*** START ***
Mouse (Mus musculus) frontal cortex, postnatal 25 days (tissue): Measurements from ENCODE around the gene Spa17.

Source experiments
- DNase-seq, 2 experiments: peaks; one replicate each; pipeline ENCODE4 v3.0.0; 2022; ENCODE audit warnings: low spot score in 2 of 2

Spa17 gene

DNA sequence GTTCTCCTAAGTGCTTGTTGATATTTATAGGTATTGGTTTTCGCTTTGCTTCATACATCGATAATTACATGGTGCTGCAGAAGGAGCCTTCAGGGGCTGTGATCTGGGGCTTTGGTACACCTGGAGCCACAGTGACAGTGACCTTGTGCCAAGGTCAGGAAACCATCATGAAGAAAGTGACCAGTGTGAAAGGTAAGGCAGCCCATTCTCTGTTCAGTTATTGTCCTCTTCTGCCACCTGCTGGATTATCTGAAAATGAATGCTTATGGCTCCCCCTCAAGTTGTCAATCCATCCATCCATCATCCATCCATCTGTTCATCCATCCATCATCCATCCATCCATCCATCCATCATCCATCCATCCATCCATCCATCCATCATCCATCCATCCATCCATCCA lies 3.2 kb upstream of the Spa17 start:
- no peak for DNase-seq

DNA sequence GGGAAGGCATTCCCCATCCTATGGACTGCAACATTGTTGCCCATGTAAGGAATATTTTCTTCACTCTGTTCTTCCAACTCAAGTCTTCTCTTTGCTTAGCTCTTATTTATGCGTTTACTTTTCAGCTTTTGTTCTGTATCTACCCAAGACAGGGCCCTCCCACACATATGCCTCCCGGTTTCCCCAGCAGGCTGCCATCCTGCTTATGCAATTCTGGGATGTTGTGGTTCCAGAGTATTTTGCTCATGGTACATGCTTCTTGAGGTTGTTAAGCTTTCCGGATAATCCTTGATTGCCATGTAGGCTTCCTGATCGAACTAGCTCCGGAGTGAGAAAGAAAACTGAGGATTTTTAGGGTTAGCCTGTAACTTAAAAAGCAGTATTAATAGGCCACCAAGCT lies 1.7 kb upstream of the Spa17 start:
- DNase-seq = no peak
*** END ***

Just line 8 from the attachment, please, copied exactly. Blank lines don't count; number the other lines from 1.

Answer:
- DNase-seq = no peak